About This Webinar

Personal tutoring is key aspect of learner-centric pedagogy, and has the potential to enable HE to respond to the changing profile of its students, as a means of explicitly recognising and valuing the social and cultural capital which they bring with them, which shapes what and how they want to learn, and which can drive innovation in L&T practice and HE curricula (if we allow it to).

The commodification and marketisation of HE is often perceived as a threat to its accessibility, and the concept of ‘student as consumer’ is often perceived with suspicion at best, and at worst with open hostility. But access is not in itself inclusive, indeed can be just the opposite, and it can be argued that marketisation is only a threat if we cling to a culturally conservative belief in value-free learning, which serves only to reproduce the values of the white intelligentsia.

In contrast, the concept of ‘student as partner’ is usually viewed in a positive light, but I would argue that this concept supports a mono-cultural approach to student engagement, within which personal tutoring functions primarily to prevent, identify and address non-engagement, where engagement is understood only as a particular set of behaviours.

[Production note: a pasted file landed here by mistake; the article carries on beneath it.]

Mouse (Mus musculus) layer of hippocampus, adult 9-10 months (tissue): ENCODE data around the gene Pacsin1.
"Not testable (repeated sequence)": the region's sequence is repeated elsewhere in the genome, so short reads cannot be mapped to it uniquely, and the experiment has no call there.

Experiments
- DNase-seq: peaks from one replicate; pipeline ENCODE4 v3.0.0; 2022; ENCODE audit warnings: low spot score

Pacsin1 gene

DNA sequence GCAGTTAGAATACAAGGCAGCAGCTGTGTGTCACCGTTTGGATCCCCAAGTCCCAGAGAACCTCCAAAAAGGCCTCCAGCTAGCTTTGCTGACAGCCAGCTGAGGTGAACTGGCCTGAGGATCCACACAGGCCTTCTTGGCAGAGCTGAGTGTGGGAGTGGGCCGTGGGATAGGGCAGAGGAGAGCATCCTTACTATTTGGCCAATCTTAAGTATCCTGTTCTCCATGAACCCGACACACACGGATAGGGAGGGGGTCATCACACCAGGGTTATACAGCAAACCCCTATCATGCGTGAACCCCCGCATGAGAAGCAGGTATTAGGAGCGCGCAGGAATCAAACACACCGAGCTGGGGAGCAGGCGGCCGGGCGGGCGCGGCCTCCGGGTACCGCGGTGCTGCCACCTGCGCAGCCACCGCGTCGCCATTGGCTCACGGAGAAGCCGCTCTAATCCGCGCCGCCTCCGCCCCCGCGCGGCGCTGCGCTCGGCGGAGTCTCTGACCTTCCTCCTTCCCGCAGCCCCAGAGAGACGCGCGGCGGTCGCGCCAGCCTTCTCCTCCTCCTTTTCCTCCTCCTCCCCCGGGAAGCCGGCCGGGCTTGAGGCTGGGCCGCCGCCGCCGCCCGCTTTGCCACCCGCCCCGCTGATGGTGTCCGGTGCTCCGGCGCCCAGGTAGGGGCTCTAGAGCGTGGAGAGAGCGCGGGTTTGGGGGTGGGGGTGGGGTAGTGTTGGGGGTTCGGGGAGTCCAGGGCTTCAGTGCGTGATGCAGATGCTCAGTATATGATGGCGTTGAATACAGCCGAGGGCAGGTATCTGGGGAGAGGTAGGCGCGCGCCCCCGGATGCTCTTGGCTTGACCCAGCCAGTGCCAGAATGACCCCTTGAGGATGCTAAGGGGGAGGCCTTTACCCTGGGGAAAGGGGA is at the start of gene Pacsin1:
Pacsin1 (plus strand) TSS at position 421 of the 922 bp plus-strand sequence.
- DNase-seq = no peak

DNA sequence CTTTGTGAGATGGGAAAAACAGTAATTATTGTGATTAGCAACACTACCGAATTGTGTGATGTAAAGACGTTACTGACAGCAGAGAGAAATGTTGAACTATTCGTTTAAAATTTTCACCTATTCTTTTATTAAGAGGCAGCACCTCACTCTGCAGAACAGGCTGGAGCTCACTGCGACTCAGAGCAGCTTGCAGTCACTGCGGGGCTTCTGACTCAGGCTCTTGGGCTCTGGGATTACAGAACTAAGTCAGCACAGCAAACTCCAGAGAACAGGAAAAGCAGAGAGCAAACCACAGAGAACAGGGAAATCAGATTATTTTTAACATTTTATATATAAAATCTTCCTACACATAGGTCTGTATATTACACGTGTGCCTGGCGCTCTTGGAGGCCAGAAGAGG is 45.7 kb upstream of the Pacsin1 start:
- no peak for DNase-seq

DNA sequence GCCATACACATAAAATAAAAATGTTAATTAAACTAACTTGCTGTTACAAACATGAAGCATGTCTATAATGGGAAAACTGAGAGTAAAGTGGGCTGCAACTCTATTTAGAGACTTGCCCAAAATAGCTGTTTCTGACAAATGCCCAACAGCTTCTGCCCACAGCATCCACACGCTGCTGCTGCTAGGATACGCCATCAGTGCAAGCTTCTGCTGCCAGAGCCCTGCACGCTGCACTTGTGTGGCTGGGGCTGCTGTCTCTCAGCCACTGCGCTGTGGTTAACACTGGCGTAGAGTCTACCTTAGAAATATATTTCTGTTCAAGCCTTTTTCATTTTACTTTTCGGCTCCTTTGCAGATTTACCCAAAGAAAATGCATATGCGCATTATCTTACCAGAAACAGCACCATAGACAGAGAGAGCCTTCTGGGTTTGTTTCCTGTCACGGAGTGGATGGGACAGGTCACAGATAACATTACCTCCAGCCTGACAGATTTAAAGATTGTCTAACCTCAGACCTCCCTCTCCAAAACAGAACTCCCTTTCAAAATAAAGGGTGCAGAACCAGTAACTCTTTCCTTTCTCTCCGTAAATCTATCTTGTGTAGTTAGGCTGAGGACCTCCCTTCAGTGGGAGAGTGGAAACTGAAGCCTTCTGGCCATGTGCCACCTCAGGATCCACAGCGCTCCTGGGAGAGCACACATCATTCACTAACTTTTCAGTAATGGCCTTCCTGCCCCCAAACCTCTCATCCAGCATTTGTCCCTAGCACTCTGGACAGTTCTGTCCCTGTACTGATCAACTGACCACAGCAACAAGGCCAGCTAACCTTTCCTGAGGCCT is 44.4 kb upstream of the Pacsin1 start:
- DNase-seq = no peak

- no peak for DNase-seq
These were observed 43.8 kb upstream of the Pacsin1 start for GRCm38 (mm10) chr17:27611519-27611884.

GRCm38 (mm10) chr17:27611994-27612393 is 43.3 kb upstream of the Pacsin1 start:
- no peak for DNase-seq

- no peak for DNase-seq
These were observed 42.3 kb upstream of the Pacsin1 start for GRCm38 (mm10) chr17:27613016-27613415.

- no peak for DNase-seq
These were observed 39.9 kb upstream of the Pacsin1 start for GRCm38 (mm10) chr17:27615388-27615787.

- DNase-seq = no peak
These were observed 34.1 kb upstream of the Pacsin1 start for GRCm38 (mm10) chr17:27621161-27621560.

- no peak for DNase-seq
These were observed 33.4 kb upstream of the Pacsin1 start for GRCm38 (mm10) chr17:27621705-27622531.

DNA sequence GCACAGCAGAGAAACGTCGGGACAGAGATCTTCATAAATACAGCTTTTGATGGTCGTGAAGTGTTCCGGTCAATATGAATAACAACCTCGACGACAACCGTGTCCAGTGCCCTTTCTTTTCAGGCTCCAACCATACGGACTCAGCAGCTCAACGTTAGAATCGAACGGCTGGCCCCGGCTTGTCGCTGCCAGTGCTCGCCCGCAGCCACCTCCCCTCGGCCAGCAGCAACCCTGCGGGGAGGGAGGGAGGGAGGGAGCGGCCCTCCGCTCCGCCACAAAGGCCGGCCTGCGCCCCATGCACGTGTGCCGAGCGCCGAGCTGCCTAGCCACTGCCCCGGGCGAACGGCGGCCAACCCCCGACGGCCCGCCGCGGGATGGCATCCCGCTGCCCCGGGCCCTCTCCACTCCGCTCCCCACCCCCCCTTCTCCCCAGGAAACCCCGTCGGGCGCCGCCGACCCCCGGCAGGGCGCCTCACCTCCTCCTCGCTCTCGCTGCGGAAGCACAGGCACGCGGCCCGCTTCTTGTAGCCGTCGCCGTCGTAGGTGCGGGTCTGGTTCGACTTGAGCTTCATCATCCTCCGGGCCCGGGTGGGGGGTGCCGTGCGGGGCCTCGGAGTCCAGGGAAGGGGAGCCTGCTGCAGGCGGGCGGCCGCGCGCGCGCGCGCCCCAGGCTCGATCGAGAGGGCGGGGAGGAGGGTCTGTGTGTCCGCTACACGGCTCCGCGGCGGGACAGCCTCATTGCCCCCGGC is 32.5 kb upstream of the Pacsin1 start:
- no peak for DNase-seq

The development of inclusive personal tutoring, which reflects the diversity of C21st students, requires an approach which transcends the binary opposition between ‘student as partner’ and ‘student as consumer’. This involves recognising that students are active learner-consumers, already engaged in the development of their own identities, and that the co-creation of their learning experience is one of the ways they do this.

It also requires the development of personal tutoring as a means of challenging the hidden curriculum, thereby enabling universities to adapt to students’ needs (rather than, or as well as, requiring students to adapt to universities’ expectations), through the recognition of personal tutoring as a specific area of academic expertise which facilitates personalised learning (not just the provision of individualised support).

About the Presenters

Angela Partington, Kingston University

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